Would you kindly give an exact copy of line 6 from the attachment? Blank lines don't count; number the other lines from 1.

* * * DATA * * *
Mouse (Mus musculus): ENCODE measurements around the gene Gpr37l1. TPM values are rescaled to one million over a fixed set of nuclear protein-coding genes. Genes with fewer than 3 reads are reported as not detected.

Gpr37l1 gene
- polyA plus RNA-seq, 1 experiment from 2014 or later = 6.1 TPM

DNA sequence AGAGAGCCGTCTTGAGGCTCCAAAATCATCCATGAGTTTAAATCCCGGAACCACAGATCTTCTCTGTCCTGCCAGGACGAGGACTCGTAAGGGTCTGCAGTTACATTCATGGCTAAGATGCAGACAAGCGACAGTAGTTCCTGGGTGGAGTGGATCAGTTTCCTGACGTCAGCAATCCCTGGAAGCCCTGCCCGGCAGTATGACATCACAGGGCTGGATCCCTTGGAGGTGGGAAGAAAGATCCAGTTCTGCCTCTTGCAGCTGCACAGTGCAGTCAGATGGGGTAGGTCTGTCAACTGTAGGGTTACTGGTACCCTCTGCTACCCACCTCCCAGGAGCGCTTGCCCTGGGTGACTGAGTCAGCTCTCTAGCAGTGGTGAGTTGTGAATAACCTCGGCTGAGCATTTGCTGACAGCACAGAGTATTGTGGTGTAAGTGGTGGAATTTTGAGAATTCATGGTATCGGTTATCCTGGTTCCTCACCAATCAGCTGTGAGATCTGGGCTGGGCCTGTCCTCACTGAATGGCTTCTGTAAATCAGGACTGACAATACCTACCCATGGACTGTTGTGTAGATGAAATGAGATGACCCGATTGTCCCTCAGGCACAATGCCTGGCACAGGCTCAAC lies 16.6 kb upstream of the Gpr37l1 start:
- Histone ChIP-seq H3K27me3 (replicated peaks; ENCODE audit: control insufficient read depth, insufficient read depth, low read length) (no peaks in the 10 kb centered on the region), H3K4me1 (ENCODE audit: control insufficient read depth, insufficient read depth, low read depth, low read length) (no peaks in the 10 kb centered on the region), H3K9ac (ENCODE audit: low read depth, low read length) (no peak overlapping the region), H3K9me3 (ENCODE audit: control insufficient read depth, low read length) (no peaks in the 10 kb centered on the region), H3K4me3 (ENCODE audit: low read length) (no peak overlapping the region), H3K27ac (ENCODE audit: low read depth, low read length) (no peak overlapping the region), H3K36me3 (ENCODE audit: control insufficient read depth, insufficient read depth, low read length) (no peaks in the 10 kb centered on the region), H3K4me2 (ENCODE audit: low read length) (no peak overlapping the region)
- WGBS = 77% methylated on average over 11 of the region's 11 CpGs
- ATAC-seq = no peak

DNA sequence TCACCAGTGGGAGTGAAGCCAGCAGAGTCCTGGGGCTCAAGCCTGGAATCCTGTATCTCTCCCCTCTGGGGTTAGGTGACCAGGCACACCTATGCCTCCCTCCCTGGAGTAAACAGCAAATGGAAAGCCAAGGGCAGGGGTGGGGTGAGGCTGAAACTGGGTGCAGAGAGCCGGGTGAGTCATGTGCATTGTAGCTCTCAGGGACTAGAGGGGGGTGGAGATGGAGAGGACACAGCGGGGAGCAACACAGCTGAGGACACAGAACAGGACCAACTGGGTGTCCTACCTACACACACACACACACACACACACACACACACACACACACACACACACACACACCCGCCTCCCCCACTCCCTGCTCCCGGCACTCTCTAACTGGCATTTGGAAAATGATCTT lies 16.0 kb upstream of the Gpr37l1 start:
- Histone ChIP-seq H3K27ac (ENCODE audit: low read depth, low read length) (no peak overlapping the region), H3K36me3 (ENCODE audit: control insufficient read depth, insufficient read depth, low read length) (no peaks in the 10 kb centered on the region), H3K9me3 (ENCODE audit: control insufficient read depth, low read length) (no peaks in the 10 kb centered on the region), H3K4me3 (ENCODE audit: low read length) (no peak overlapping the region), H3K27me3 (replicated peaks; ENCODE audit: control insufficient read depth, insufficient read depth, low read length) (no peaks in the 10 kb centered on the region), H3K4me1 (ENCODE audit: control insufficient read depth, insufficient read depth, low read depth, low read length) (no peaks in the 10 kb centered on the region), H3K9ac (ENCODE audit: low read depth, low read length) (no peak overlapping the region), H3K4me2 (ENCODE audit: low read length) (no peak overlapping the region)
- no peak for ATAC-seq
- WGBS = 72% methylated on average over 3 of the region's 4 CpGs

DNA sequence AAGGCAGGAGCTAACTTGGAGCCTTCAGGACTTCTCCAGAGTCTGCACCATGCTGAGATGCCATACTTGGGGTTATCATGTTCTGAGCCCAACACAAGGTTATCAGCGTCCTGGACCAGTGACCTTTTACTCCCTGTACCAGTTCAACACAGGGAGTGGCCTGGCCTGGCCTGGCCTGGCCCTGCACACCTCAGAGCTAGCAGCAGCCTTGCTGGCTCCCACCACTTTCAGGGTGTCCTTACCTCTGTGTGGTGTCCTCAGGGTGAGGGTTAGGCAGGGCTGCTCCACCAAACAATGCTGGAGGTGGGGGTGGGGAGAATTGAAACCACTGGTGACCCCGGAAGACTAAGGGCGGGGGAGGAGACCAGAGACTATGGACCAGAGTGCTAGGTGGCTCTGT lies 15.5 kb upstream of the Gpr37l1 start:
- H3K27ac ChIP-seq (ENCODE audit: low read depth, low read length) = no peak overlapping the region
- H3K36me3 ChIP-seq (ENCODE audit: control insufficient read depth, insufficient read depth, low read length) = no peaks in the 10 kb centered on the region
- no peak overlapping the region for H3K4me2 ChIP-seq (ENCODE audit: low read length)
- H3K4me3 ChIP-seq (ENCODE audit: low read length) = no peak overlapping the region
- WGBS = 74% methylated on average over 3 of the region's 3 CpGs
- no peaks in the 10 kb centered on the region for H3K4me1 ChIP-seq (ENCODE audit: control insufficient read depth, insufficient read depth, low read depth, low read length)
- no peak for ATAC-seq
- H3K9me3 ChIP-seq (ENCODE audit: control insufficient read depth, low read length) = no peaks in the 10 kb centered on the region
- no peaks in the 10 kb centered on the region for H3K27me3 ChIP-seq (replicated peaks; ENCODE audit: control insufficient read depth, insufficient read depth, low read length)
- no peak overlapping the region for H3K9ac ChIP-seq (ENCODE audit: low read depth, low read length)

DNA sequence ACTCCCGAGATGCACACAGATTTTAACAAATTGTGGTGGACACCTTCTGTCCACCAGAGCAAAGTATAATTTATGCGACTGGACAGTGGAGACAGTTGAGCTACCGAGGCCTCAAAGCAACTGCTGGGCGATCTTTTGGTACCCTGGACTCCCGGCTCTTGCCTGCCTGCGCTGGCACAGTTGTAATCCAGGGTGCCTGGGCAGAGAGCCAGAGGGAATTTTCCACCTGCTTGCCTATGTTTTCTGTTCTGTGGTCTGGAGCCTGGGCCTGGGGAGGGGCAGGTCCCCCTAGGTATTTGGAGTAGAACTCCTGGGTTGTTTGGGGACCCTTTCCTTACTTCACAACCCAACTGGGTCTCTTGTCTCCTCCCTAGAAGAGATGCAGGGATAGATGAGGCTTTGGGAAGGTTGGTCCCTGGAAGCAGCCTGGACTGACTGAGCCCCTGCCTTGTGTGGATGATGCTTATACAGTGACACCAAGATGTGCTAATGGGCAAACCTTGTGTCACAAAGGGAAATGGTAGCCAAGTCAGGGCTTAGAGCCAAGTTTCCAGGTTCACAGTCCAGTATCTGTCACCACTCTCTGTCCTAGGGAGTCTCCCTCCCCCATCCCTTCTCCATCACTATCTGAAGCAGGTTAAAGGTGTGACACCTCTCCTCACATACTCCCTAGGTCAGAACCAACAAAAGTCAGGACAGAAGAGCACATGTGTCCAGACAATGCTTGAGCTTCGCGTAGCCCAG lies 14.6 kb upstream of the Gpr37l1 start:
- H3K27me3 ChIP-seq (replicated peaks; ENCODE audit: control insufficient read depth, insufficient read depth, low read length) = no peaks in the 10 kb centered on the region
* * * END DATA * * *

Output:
- WGBS = 77% methylated on average over 11 of the region's 11 CpGs